"In Portland, Kickstarter…has played an important role in filling the gap in the city's notably small allocation for the arts," says Moscato. "For Oregon History Comics, Kickstarter made perfect sense. It's the type of project [the Regional Arts & Culture Council] would probably not fund due to its research-oriented and print-production nature. Using Kickstarter enabled us to get full investment from all 10 artists, as they wanted to get paid and see the project come to fruition. Having such a decentralized approach helped it succeed."
The project raised enough money to pay the artists and cover printing and distribution costs. The two comics released so far have been so successful, Moscato is planning a second print run.
Michael Felix wanted to create music with his bicycle. He built a synthesizer on an open-source computer that could be controlled by the speed and movement of a bicycle wheel, but needed help to develop the project further. It wasn't money that he needed so much as other people to hack, modify and experiment with the device.
He started a Kickstarter campaign, offering others a chance to donate to the project and buy their own kit to make one of his creations and start playing with it. Felix deliberately set his target low at $500—"If I could get five people to buy a kit, that would be validation enough for me that I had a good idea and I should keep going," he says. "And it blew up in my face!"
News spread through the biking and open-source communities, and he raised 312 percent of his goal, finding supporters all around the world, as well as a local group of developers. "It wasn't that I was trying to say, 'Hey I have this idea, give me money,' it was, 'Hey I have this thing, do you want to be part of it?'"
Portland alt-jazz band Blue Cranes has played seven tours since forming in 2007, but has never made it beyond the West Coast. The five-piece wanted to take its experimental sounds east, but in order to avoid the physically and environmentally taxing method of driving a van from coast to coast, decided to tour the country via train. Realizing the tour itself wouldn't generate enough revenue to pay for train tickets, the band decided to draw on the support it has at home to fund the trip through Kickstarter.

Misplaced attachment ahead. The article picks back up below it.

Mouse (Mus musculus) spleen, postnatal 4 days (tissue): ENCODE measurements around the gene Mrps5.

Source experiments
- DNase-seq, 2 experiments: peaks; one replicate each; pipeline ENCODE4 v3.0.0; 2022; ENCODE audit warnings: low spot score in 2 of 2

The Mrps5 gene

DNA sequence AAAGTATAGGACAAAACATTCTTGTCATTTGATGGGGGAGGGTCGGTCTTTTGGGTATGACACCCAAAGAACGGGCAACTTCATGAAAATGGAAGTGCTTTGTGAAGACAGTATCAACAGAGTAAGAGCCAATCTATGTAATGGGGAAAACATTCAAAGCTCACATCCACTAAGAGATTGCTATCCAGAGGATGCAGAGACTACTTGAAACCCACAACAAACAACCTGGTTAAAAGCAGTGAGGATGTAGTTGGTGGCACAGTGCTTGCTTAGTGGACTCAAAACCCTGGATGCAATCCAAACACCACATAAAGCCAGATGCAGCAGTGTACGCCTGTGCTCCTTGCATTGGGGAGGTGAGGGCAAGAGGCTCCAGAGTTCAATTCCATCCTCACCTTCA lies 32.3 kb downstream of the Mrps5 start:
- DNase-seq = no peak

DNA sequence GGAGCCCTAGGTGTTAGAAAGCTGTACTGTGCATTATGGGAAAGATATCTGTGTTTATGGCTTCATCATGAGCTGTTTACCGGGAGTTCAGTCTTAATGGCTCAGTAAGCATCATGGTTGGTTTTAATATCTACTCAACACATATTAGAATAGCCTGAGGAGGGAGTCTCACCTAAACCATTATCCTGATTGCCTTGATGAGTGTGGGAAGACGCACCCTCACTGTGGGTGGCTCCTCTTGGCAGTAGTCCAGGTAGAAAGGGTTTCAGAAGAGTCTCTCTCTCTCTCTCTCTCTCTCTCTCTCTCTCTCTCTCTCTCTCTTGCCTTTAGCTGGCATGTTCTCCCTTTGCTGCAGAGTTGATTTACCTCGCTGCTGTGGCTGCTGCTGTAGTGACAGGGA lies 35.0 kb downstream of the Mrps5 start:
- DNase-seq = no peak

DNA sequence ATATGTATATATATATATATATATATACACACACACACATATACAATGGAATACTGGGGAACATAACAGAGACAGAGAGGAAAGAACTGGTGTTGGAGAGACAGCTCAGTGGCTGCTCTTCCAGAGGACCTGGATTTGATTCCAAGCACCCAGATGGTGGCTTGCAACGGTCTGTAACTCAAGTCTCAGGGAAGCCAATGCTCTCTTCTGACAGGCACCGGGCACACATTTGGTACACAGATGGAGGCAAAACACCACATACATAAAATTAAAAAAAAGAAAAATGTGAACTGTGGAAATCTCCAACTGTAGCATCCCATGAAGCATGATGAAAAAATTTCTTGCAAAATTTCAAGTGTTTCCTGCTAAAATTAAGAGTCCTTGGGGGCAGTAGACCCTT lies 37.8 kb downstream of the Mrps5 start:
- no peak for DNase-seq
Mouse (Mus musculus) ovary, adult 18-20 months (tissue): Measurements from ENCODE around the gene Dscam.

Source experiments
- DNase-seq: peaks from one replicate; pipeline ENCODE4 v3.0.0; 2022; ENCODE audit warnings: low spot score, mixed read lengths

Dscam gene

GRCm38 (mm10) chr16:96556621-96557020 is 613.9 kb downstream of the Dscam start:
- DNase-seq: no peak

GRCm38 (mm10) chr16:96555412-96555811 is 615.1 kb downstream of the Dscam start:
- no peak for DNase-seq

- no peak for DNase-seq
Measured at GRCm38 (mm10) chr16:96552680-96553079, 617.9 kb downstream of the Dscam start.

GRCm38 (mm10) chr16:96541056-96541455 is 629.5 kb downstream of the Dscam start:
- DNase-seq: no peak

"We tried to add little things in to make it special," says the band's alto-sax player, Reed Wallsmith. They created a three-song EP for Kickstarter donors only, and offered a range of unique personalized rewards, from limited-edition silkscreened tour posters and T-shirts to a bowling lesson with the band's tenor-sax player, Sly Pig, and a Blue Cranes concert at your house.
"There's a strong 'buy local' movement in Portland, and Kickstarter is sort of an extension of that. You can have a direct connection with the group or person you're giving money to," says Wallsmith. The band plans to head off in spring next year.
Filmmaker Kyle Aldrich wanted to turn his friend Phil Duncan's one-act play about a monster named Dennis into a short film. The pair quickly realized the elaborate sets and expensive puppet costume they wanted would require more money than either could provide out of their own pockets.
They set out to raise $3,700, but ended up gaining a ready-made fanbase for the film, well before it has even been finished. "We tried to structure it so the more you give, the more we bring you into the project," explains Aldrich.
The pair created an exclusive behind-the-scenes blog for donors, where they can see stills, scripts and offer their own feedback. A spot in the credits was $75, while $500 earned you the title of "associate producer."
The campaign was so successful they have continued to accept donations on their website in exchange for the same rewards, and now have 80 donors—even from England and Spain—eagerly waiting for the film's release.
"I hope this is the way the medium is going," says Duncan. "People helping [to] afford artists the ability to do what they want to do, instead of being beholden to a huge company.
"I feel like if it starts at Kickstarter, where you can fund a short film for $4,000, then maybe this model will catch on at bigger levels. Maybe crowd-funding will be the way we go in the future."